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Peadar Brehony BSc(Honours)

Peadar Brehony BSc(Honours)

PhD Candidate, Corpus Christi College

My research focusses on understanding the impact that conservation efforts have on socio-ecological systems.

Tackling conservation challenges requires a strong understanding of both the ecological and social context of the problem. Ongoing changes in our world demand that we find, test and share holistic solutions to these challenges.



  • 2016 - present: PhD Candidate, Department of Geography, University of Cambridge
  • 2015 - 2016: Technical Advisor for PAMS Foundation, Tanzania
  • 2013 - 2015: Overall Coordinator of the Kenya-Tanzania Borderland Conservation Initiative
  • 2012 - 2013: Information Coordinator of the Kenya-Tanzania Borderland Conservation Initiative and Lale'enok Resource Centre
  • 2012: Researcher for the Wildlife Conservation Society in the Congo Basin Coast Project


  • 2007 - 2011: BSc (Honours) Environmental and Earth System Sciences - Zoology, University College Cork, Ireland
  • 2009 - 2010: University of California, Santa Barbara (UCSB), USA

Awards and Scholarships

  • 2011: UCC Science, Engineering, and Food Science Graduate of the Year
  • 2011: Maire Mulcahy Prize - Zoology Graduate of the Year
  • 2010: Dean's Honours University of California
  • 2008 - 2010: UCC Academic Honours Scholarship
  • 2007: UCC Entrance Scholarship


Current PhD research: "Socio-ecological resilience to drought and the role of conservation in the Kenya-Tanzania borderland."

The Kenya-Tanzania borderland supports some of the richest wildlife populations on earth through a network of community rangelands and protected areas. In the Kenyan context, community conservancies play a role in wildlife conservation and land management. There is a perception among communities in these semi-arid pastoral lands that drought impacts are worsening, due to increasing drought frequency and restrictions on coping mechanisms.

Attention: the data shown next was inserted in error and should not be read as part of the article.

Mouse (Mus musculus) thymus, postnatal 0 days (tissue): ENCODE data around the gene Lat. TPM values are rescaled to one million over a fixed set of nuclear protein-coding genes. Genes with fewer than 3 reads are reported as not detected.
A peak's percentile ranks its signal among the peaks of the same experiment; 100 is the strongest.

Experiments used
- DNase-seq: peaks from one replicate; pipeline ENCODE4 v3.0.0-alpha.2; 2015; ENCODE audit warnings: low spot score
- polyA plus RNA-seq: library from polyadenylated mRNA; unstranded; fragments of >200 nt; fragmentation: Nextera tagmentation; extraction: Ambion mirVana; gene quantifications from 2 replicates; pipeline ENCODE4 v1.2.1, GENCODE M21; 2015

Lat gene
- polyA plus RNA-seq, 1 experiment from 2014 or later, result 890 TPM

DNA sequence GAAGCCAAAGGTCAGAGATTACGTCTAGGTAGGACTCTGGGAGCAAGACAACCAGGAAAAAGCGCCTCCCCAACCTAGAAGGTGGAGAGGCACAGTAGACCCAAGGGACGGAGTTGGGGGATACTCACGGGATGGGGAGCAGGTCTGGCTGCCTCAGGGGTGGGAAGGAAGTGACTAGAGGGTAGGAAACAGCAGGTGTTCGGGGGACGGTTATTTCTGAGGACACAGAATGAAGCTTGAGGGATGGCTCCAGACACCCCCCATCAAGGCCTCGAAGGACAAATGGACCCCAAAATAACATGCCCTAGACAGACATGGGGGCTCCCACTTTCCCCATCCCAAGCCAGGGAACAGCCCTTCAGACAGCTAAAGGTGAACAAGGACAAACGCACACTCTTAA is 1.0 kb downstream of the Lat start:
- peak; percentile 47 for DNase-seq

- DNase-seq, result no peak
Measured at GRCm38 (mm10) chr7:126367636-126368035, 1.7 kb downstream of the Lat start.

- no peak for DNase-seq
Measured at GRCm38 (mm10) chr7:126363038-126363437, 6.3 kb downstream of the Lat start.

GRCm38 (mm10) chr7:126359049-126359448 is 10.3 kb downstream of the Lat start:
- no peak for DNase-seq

My research will use socio-ecological systems theory and a resilience lens to investigate how resilience to drought is changing in these rangelands, and will investigate the role that conservation plays in this context.

My other research interests include the role of community based monitoring in resource management; large landscape conservation; human-wildlife coexistence (and reducing conflict); the politics of conservation; and food production and society.

I also believe in the importance of building capacity in conservation, particularly with regards to communities who bear the greatest costs in conservation efforts and I'm involved in ongoing efforts to provide these opportunities.


Journal Articles

  • Alexander Braczkowski, Matthew H Holden, Christopher O'Bryan, Chi-Yeung Choi, Xiaojing Gan, Nicholas Beesley, Yufang Gao, James Allan, Peter Tyrrell, Daniel Stiles, Peadar Brehony, Revocatus Meney, Henry Brink, Nao Takashina, Ming-Ching Lin, Hsien-Yung Lin, Niki Rust, Severino G. Salmo, James EM Watson, Paula Kahumbu, Martine Maron, Hugh P Possingham, Duan Biggs. 2018. Reach and messages of the world's largest ivory burn. Conservation Biology, DOI: 10.1111/cobi.13097

Conference contributions

  • Brehony, P. 2015 A collaborative approach to conserving large free-ranging elephants in the Kenya-Tanzania Borderland. Nairobi, Kenya, presented at Kenya's National Elephant Conference.


  • Brehony, P. 2014 Conserving Elephants and Lions in the Kenya-Tanzania Borderlands - Conference Report for the Wildlife Conservation Society and African Conservation Centre, Nairobi, Kenya.

Other media

External activities


  • Greens and Charities Officer, Corpus Christi College MCR
  • Vice-President, Cambridge East-Africa Society


  • Geographical Society of Ireland
  • Society for Conservation Biology
  • Irish Wildlife Trust
  • IUCN WCPA Connectivity Conservation Specialist Group
  • Member, Political Ecology Research Group
  • Member, Cambridge Conservation Forum
  • Member, African Society of Cambridge University